National Shipbuilding Strategy — [Mr Nigel Evans in the Chair]

Part of the debate – in Westminster Hall at 2:48 pm on 8th February 2017.

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Photo of Kevan Jones Kevan Jones Labour, North Durham 2:48 pm, 8th February 2017

It is a pleasure to serve under your chairmanship, Mr Evans. I congratulate Douglas Chapman on securing this very important debate. He raises some very interesting points. Certainly I have been trying to get answers to them through parliamentary questions, but we are getting the usual stonewalling from the Ministry of Defence, which has become a habit in recent times.

The important thing is to ask this question: what is the status of Sir John Parker’s report? It was announced in the 2016 Budget, which stated:

“The government has appointed Sir John Parker to lead the national ship building strategy, which was confirmed in the Strategic Defence and Security Review 2015.”

It also stated that the report would be published in the autumn of 2016, which in MOD-speak means anytime between December and the following June. The press release stated that it was a Treasury-led, not a MOD-led review. That is important. It was announced by Mr Osborne when he visited Portsmouth naval base.

The report was published, strangely, not as a Government report but as Sir John Parker’s own report. The jungle drums in the MOD tell me that there was a bit of concern about whether the Secretary of State would put his name to this report, and he decided not to. That has left the report in limbo in terms of what influence and status it will have in the forward thinking about not only our naval shipbuilding strategy, but our wider industrial strategy.

I am also concerned about how this matter fits into broader defence industrial strategy. I asked the Minister on 12 January when we would publish a defence industrial strategy, only to be told that there are no plans to publish a separate defence industrial strategy, but that the national shipbuilding strategy—Sir John Parker’s report—would be added into a broader cross-Government piece of work on industrial strategy. That is important because we have basically abandoned having a separate industrial policy and strategy in this country. That is important because of the jobs that are relied upon and the important capabilities that we need in this country. The Government seem to have just mashed that into the rest of wider industrial policy.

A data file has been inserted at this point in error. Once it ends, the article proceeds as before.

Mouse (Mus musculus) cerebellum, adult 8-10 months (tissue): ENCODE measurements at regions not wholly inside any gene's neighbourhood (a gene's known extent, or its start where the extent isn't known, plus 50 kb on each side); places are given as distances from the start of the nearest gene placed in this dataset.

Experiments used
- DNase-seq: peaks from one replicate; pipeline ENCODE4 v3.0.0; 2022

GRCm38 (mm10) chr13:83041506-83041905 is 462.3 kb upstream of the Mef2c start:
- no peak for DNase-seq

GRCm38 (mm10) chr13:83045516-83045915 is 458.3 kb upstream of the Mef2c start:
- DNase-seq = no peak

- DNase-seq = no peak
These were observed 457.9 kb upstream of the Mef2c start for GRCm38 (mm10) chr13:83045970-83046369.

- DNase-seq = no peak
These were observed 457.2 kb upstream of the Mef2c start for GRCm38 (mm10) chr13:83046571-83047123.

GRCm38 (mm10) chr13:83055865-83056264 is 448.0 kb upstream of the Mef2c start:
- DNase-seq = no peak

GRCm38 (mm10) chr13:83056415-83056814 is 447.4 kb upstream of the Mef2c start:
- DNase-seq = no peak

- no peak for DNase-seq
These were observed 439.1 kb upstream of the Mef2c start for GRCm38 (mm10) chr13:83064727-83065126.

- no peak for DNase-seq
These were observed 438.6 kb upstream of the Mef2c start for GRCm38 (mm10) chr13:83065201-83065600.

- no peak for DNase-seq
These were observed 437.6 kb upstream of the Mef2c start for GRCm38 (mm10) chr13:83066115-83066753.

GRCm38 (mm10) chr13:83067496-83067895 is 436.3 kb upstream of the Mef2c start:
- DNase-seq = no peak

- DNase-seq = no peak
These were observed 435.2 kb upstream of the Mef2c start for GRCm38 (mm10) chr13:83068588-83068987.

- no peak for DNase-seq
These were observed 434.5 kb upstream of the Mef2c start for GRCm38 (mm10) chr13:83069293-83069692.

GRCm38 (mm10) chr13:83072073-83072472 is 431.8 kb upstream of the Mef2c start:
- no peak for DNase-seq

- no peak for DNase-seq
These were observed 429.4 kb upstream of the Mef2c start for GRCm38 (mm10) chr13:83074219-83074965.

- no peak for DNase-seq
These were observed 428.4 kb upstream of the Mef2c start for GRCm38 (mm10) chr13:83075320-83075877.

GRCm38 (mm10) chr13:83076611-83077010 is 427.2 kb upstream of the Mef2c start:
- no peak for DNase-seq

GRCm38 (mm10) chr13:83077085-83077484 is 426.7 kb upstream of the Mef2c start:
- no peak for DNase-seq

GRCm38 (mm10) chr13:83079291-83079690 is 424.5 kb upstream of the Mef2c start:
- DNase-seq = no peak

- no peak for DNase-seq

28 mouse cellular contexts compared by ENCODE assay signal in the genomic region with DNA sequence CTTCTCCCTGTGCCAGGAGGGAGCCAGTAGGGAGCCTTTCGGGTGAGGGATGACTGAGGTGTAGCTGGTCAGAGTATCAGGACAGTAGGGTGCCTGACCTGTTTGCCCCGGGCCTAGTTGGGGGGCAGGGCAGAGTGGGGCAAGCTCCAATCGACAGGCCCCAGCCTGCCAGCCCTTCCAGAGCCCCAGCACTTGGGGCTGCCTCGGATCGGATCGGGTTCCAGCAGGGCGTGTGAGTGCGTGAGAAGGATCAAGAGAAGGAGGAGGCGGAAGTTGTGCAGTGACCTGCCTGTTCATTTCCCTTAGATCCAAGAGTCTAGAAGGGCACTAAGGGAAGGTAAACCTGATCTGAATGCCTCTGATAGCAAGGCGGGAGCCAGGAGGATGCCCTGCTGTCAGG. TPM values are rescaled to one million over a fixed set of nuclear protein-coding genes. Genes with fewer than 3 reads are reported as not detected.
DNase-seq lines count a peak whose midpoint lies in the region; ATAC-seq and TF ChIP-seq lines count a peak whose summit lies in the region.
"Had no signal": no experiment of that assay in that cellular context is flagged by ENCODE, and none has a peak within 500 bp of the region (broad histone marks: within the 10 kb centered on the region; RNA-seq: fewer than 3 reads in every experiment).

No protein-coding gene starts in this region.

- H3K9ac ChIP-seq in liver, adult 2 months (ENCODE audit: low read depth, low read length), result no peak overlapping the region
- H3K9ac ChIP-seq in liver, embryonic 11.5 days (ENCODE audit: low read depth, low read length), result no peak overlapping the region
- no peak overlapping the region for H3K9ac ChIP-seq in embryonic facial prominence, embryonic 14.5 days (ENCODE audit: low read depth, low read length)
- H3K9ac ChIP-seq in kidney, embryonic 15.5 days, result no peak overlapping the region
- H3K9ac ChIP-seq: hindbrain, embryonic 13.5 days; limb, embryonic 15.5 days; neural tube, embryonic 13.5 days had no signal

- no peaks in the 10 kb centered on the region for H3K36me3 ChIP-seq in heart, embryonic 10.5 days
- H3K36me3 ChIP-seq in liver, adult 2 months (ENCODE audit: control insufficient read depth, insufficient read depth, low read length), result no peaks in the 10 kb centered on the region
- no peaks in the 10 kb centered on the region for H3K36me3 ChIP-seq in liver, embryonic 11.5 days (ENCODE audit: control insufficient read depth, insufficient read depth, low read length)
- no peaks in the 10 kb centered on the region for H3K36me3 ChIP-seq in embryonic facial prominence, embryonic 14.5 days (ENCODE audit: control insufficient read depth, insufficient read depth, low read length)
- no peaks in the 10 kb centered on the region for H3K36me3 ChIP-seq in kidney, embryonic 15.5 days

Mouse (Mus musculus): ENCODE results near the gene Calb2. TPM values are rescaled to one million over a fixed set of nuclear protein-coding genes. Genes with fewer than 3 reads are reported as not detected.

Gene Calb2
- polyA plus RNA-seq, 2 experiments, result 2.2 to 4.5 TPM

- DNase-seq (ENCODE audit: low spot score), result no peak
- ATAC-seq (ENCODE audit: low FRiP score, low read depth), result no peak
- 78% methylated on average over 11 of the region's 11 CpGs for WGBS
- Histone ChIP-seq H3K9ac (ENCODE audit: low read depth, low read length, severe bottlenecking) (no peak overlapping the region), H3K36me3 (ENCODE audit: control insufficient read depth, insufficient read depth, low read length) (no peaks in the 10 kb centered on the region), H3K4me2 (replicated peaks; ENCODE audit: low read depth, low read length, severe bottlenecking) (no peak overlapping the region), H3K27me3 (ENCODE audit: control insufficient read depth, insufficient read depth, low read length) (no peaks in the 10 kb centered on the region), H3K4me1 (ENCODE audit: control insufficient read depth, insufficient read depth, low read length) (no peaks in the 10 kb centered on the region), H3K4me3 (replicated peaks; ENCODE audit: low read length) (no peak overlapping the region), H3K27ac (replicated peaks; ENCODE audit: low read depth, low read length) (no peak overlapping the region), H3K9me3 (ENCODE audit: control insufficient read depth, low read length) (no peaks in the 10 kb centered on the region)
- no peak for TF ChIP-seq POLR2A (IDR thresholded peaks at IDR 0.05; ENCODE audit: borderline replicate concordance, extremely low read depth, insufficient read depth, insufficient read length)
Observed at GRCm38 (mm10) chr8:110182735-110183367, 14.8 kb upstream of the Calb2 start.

A basic question needs to be asked about shipbuilding: do we want sovereign capability to produce complex warships in this country—yes or no? It is a very simple question that the Government need to answer to give reassurance about the future of the jobs—which the hon. Member for Dunfermline and West Fife raised—and the technical expertise. The problem is that people look at a warship and think that the bulk of the cost and expertise has been met on the outside. It has not. The main value and technology in it are the skills that go into designing it and into systems integration. Our supply chain goes way beyond the Clyde—there is a national footprint of companies in leading-edge technologies. We need to ask whether we want those skills in this country or whether we will just buy from abroad.

When I was first involved in shipbuilding in the late 1980s, the then Government competed at different yards. We had Swan Hunter, Yarrows and Cammell Laird around the country and the Government used to compete contracts between them. At the end of the day, it was pork barrel politics as to who got the contract and that ultimately meant that Swan Hunter closed. Clearly, the strategy after that was to concentrate complex warship building in one yard. That made absolute sense. That one yard is on the Clyde, whether we like it or not. There is no other way of doing it.

The concern I have about Sir John Parker’s report—there are some points in it that I agree with—is that it is a bit naive. It has looked at building the carriers, which are on a huge scale in terms of block modular build, and then more or less said that we can start building Type 26s and others in a modular format. Well, I am sorry but I do not think we can—no disrespect to my hon. Friend Mr Hepburn. These ships are on a different scale. We need one yard to do the integration—the actual build. The idea that we are going to build them around the country to try to get some competition goes back to an argument we had in the late 1990s. I come back to the basic question of whether we actually want complex warship building in this country.

The issue is not just the capability. There is naivety among some people who think that they can order these ships like ordering their next car. They decide what colour they want, go to the showroom and say, “I will have a blue one and we will have a yellow one next year.” That is not how this happens. These are very complex warships and pieces of defence equipment. We need to retain not only the technological capability but the skill base in the yards and in industry, and we need a drumbeat of work going through to ensure that we do that. A classic example of when we got that wrong is when the Conservative Government in the 1990s took us out of submarine building. That led to all the problems we had trying to regenerate the capacity in Barrow for the Astute programme. Unless we keep that drumbeat going, we will get into a situation whereby we cannot rely on the fact that when we need a complex warship, there is one there to be delivered. We cannot turn these skills and capabilities on and off like a tap when they are needed.